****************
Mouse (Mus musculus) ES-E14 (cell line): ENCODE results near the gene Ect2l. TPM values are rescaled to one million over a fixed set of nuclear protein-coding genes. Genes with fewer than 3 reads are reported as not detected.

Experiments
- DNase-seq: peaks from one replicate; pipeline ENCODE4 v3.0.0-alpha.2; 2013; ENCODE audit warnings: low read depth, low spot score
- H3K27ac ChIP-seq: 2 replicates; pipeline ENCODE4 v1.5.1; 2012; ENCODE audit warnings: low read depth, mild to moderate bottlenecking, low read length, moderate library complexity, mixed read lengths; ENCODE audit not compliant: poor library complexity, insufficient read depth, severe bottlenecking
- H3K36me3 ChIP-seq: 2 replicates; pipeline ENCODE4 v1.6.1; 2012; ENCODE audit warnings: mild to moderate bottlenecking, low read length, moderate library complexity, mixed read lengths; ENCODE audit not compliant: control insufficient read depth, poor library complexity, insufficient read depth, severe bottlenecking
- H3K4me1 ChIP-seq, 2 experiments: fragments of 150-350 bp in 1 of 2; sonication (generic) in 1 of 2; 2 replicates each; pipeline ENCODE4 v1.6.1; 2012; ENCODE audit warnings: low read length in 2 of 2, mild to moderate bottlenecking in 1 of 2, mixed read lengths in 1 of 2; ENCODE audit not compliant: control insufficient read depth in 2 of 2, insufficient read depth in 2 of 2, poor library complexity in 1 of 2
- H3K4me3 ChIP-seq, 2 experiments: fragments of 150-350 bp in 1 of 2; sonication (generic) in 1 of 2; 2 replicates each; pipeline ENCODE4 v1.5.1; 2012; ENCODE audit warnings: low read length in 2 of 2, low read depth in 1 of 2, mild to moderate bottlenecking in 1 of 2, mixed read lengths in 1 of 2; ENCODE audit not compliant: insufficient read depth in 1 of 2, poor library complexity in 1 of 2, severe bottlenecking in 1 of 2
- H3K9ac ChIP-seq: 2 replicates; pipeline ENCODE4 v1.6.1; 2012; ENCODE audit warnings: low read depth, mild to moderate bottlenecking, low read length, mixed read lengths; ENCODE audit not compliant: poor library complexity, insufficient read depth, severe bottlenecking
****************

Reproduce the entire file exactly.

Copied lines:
Mouse (Mus musculus) ES-E14 (cell line): ENCODE results near the gene Ect2l. TPM values are rescaled to one million over a fixed set of nuclear protein-coding genes. Genes with fewer than 3 reads are reported as not detected.

Experiments
- DNase-seq: peaks from one replicate; pipeline ENCODE4 v3.0.0-alpha.2; 2013; ENCODE audit warnings: low read depth, low spot score
- H3K27ac ChIP-seq: 2 replicates; pipeline ENCODE4 v1.5.1; 2012; ENCODE audit warnings: low read depth, mild to moderate bottlenecking, low read length, moderate library complexity, mixed read lengths; ENCODE audit not compliant: poor library complexity, insufficient read depth, severe bottlenecking
- H3K36me3 ChIP-seq: 2 replicates; pipeline ENCODE4 v1.6.1; 2012; ENCODE audit warnings: mild to moderate bottlenecking, low read length, moderate library complexity, mixed read lengths; ENCODE audit not compliant: control insufficient read depth, poor library complexity, insufficient read depth, severe bottlenecking
- H3K4me1 ChIP-seq, 2 experiments: fragments of 150-350 bp in 1 of 2; sonication (generic) in 1 of 2; 2 replicates each; pipeline ENCODE4 v1.6.1; 2012; ENCODE audit warnings: low read length in 2 of 2, mild to moderate bottlenecking in 1 of 2, mixed read lengths in 1 of 2; ENCODE audit not compliant: control insufficient read depth in 2 of 2, insufficient read depth in 2 of 2, poor library complexity in 1 of 2
- H3K4me3 ChIP-seq, 2 experiments: fragments of 150-350 bp in 1 of 2; sonication (generic) in 1 of 2; 2 replicates each; pipeline ENCODE4 v1.5.1; 2012; ENCODE audit warnings: low read length in 2 of 2, low read depth in 1 of 2, mild to moderate bottlenecking in 1 of 2, mixed read lengths in 1 of 2; ENCODE audit not compliant: insufficient read depth in 1 of 2, poor library complexity in 1 of 2, severe bottlenecking in 1 of 2
- H3K9ac ChIP-seq: 2 replicates; pipeline ENCODE4 v1.6.1; 2012; ENCODE audit warnings: low read depth, mild to moderate bottlenecking, low read length, mixed read lengths; ENCODE audit not compliant: poor library complexity, insufficient read depth, severe bottlenecking